Google and Microsoft earnings fall short of expectations


SAN FRANCISCO — Google Inc., the world’s most valuable Internet company, and Microsoft Corp., the world’s largest software company, each disappointed investors with financial performances that fell short of Wall Street expectations.

In Google’s case, its second quarter showed the Mountain View, Calif., company was still wrestling with how to make as much money from selling ads on mobile devices as it does on desktop computers with consumers increasingly using smartphones and tablets.

The average ad rate or “cost per click” fell from the previous year for the seventh straight quarter. And though the declines had eased up in the previous three quarters to 4%, the average ad rate fell more deeply in the second quarter to 6%, spooking investors.


“Google still has a massive mobile problem,” said Colin Gillis, an analyst at BGC Partners. “And the core business is slowing down.”

Google is tackling the challenge with a program called “enhanced campaigns,” which it introduced in February and will become mandatory for advertisers Monday. The program automatically includes desktop, tablet and smartphone ads for all advertising campaigns.

Nikesh Arora, the company’s chief business officer, said he expected that “enhanced campaigns” would have a positive impact “long term.”

“It is an existential requirement for us to take our advertisers and move them to a campaign strategy, which allows us to move them across multiple screens,” Arora said.

Google Chief Executive Larry Page called the seismic shift from desktop to mobile a “tremendous opportunity for Google.”

“We want to make advertising super simple for customers,” he said during a conference call with analysts.

Adding to Google’s lackluster financial results was a $342-million operating loss at Motorola Mobility, which is expected to introduce a new phone, the Moto X, this summer.

Google earned $3.2 billion, or $9.54 a share, in the second quarter, up 16% from $2.8 billion, or $8.42, a year earlier.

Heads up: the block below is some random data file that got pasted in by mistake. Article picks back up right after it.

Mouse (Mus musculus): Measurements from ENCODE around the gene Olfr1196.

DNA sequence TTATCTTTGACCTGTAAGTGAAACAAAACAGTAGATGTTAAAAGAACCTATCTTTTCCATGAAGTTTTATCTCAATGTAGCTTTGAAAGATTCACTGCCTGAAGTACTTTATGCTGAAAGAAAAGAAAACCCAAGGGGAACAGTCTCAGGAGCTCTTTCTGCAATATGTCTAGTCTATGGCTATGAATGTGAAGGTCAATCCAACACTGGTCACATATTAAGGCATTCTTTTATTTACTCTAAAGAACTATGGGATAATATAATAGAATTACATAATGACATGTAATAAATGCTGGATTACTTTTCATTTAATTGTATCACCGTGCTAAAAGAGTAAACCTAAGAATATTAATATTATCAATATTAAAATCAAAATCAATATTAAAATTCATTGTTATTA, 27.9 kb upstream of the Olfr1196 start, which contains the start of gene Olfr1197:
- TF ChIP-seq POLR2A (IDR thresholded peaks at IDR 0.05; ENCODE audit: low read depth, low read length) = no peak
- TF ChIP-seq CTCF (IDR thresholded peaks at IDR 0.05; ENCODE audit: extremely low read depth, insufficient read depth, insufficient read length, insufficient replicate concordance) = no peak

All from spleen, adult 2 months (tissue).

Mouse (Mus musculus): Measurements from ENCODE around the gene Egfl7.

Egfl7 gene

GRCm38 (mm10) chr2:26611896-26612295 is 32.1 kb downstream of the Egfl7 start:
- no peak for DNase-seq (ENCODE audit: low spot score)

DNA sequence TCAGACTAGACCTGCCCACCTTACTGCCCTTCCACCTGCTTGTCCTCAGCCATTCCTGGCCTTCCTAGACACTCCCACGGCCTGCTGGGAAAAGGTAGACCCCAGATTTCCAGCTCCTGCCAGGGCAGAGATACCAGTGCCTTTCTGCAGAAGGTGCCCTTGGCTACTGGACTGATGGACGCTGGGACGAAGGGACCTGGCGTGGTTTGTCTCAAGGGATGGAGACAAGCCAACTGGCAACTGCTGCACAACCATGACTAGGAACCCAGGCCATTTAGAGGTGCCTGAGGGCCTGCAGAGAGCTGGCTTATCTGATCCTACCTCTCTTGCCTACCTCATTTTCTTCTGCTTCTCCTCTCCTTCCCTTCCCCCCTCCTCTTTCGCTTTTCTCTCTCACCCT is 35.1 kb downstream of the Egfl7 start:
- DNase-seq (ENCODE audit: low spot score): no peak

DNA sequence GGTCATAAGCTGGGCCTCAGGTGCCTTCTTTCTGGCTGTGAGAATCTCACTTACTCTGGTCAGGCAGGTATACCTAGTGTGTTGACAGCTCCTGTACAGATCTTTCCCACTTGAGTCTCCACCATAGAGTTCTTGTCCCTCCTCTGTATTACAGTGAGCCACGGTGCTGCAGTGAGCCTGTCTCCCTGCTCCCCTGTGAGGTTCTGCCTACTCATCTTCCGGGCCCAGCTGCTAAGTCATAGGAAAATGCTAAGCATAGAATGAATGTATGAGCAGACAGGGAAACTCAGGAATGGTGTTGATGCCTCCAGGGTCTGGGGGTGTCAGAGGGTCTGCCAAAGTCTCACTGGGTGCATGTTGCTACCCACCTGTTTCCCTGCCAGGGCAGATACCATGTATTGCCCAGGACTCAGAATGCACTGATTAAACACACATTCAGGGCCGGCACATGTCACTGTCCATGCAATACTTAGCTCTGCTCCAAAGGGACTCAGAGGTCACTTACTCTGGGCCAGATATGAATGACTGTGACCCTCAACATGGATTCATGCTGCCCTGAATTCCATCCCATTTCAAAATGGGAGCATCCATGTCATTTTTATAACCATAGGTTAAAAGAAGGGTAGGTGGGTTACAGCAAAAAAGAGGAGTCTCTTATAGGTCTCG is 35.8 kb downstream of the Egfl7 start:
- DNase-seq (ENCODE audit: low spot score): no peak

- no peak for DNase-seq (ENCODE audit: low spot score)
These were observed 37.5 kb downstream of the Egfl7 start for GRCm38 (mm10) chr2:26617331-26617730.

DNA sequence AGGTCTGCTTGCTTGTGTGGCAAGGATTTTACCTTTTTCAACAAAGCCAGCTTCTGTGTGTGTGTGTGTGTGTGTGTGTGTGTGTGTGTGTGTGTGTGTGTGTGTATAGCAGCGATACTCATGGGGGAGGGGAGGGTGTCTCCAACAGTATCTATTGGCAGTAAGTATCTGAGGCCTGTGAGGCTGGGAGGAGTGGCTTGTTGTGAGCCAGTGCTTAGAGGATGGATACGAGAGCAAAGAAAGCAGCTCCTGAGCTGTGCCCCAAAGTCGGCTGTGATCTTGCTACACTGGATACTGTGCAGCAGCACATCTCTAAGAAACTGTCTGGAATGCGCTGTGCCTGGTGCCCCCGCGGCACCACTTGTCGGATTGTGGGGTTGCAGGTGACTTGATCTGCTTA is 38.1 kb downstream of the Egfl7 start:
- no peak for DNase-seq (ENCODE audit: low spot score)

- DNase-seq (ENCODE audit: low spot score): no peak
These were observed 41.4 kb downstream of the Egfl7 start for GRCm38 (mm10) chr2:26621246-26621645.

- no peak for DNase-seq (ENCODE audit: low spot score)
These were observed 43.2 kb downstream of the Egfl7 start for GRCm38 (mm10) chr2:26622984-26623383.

If not for the costs of employee stock compensation, the company said it would have earned $9.56 a share, below the consensus estimate of $10.80.

Revenue rose 19% to $14.1 billion from $11.8 billion. After subtracting Google’s ad commissions, revenue was $11.1 billion, also below analyst projections.

Google shares, which closed down $7.87, or less than 1%, at $910.68, fell 4% to $872.99 in after-hours trading.

Mobile was also an Achilles’ heel for Microsoft, which was hammered by costly investments in tablet computers in its fiscal fourth quarter. The Redmond, Wash., company booked a $900-million write-down for slashing the price on the Surface RT to $349 this week in an attempt to lift sluggish sales.

The price cut contributed to a fourth-quarter earnings miss, but was not solely responsible. Instead, the long, steady decline in the PC market as people switch to mobile devices took much of the overall blame for the shortfall.

Revenue from Microsoft’s Windows business rose 6% to $4.4 billion. But without the revenue from discounted upgrades to users of older systems, Windows revenue fell 6%. At the same time, Windows 8 has not been well received by consumers since being released last fall.

Chief Executive Steve Ballmer last week announced a sweeping restructuring of Microsoft to goose the company’s momentum in tablets and smartphones.

Fourth-quarter net income was $4.97 billion, or 59 cents a share, compared with a loss of $492 million a year earlier, when Microsoft wrote down the 2007 purchase of online advertising service aQuantive.

Excluding the Surface charge, earnings were 66 cents a share, below the 75 cents a share that analysts had forecast.

Revenue was up 10% to $19.9 billion, but below the $20.72 million that analysts expected.

Microsoft shares, which closed down 30 cents at $35.44, fell 6% to $33.29 in after-hours trading.